Rating: 5 out of 5
Buy Link: Dreamspinner Press (Publisher)
Deacon Reid was born bad to the bone with no intention of changing. A lifetime of law-bending and living on the edge suited him just fine—until his baby sister died and he found himself raising her little girl.
Lang Harris is stunned when Zig, a little girl in combat boots and a purple tutu blows into his bookstore, and then he’s left speechless when her uncle, Deacon Reid walks in, hot on her heels. Lang always played it safe but Deacon tempts him to step over the line… just a little bit.
More than a little bit. And Lang is willing to be tempted.
Unfortunately, Zig isn’t the only bit of chaos dropped into Half Moon Bay. Violence and death strikes leaving Deacon scrambling to fight off a killer before he loses not only Zig but Lang too.
Murder mysteries with fascinating, complex characters are what Rhys Ford does best, and she’s definitely hit it out of the park with Fish Stick Fridays. I’ll admit, the title threw me off a bit at first; you don’t generally think of crime novels in the same sentence as fish sticks, right? But eventually I realized that the title fits the book perfectly… a bit of weird hovering just above a lot of tension, murder, and passion.
Let’s start with the weird, because to be honest that was my favorite part.
The weird comes in the form of a foul-mouthed, utterly delightful ball of mud and cotton candy, and goes by the name Zig.
I want an entire novel about Zig. She’s brilliant. The novel is about these really dark themes– people getting shot, criminals seeking redemption, bad family histories– but then you have this brilliant, precocious child who swears like a sailor and stomps around in black boots and tutus, and she takes the novel from “yet another murder mystery” and turns it into something much more enjoyable.
But of course, the weird isn’t the only thing in this novel.
“Tell you what, how about if we go from weird to really fucking good?”
Deacon is an ex-con who was raised in the slums. Lang is his complete opposite, born with a silver spoon in his mouth. Together they fight crime! Okay, not really… but there is crime, and plenty of it. Someone is tearing Half Moon Bay apart, and the suspect list is a mile long.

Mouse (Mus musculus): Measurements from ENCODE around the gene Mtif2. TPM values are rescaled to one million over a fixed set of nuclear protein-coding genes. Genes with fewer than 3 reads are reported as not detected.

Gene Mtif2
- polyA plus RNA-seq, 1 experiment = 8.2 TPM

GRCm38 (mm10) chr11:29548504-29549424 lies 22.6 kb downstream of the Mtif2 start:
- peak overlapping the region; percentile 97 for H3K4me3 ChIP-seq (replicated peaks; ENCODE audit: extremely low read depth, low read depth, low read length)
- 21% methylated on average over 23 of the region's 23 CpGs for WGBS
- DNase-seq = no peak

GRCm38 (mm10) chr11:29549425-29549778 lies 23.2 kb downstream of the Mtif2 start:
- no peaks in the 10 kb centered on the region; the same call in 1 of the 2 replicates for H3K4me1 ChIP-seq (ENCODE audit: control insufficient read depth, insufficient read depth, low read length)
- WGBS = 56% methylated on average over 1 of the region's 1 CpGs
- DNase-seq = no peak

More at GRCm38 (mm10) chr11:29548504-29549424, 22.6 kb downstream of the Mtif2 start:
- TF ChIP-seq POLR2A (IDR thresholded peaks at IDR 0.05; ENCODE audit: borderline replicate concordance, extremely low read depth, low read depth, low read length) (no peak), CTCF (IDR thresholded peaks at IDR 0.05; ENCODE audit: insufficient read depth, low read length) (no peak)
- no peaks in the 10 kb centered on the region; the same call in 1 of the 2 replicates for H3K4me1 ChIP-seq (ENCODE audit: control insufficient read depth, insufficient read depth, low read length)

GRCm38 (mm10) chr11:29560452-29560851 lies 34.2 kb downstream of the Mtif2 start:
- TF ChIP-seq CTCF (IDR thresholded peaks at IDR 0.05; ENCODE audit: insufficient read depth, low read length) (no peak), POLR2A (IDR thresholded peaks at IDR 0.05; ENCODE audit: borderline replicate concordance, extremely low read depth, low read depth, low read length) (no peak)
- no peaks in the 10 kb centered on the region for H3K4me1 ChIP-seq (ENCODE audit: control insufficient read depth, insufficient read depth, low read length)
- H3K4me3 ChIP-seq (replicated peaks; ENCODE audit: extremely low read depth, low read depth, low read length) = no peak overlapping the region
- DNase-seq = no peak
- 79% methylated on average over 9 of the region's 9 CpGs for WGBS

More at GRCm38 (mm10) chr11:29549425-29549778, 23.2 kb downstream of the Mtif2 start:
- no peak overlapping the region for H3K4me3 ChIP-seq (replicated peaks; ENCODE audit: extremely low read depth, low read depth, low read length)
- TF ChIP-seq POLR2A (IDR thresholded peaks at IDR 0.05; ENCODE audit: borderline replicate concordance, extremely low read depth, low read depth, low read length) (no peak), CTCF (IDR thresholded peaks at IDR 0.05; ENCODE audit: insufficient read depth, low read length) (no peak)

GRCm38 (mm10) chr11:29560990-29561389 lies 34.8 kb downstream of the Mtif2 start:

What made this novel special were the characters, and the way they interacted with each other. Deacon and Zig, both dropping four-letter-words like they’re going out of style, and Lang, raised in wealth, prim and proper, was hilarious to read.
“Hearing you swear is never going to get old.” Deacon chuckled as he pulled pillows out of a cabinet drawer. “You look all elegant and sleek, like some golden and black cat. Then you go all ghetto on me when a pretty book shakes its ass in front of you.”
And Rhys did a great job with the relationship between Deacon and Lang. It progresses slowly, allowing both characters to work through their insecurities and to move past the initial physical attraction and settle into a deeper emotional connection. And when they finally get their acts together and move into the bedroom? Whew! *fans self* Yeah, that part was definitely worth the wait!
The mystery itself was very well done, and I loved the supporting characters, although I wish we’d seen more of Eli, Yvonne, and Abe in the second half of the book. But the plot unfolded naturally, pieces fit together really well, and it was overall a lot of fun to read.
If you haven’t read Rhys Ford before, this is a great place to start. If you’re a long-time fan, then you can expect the same attention to detail, the same brilliant characters and intriguing plots as her previous works. This book isn’t as gritty as some of her other novels, but definitely has all of the things that make Rhys Ford a must-buy in my book!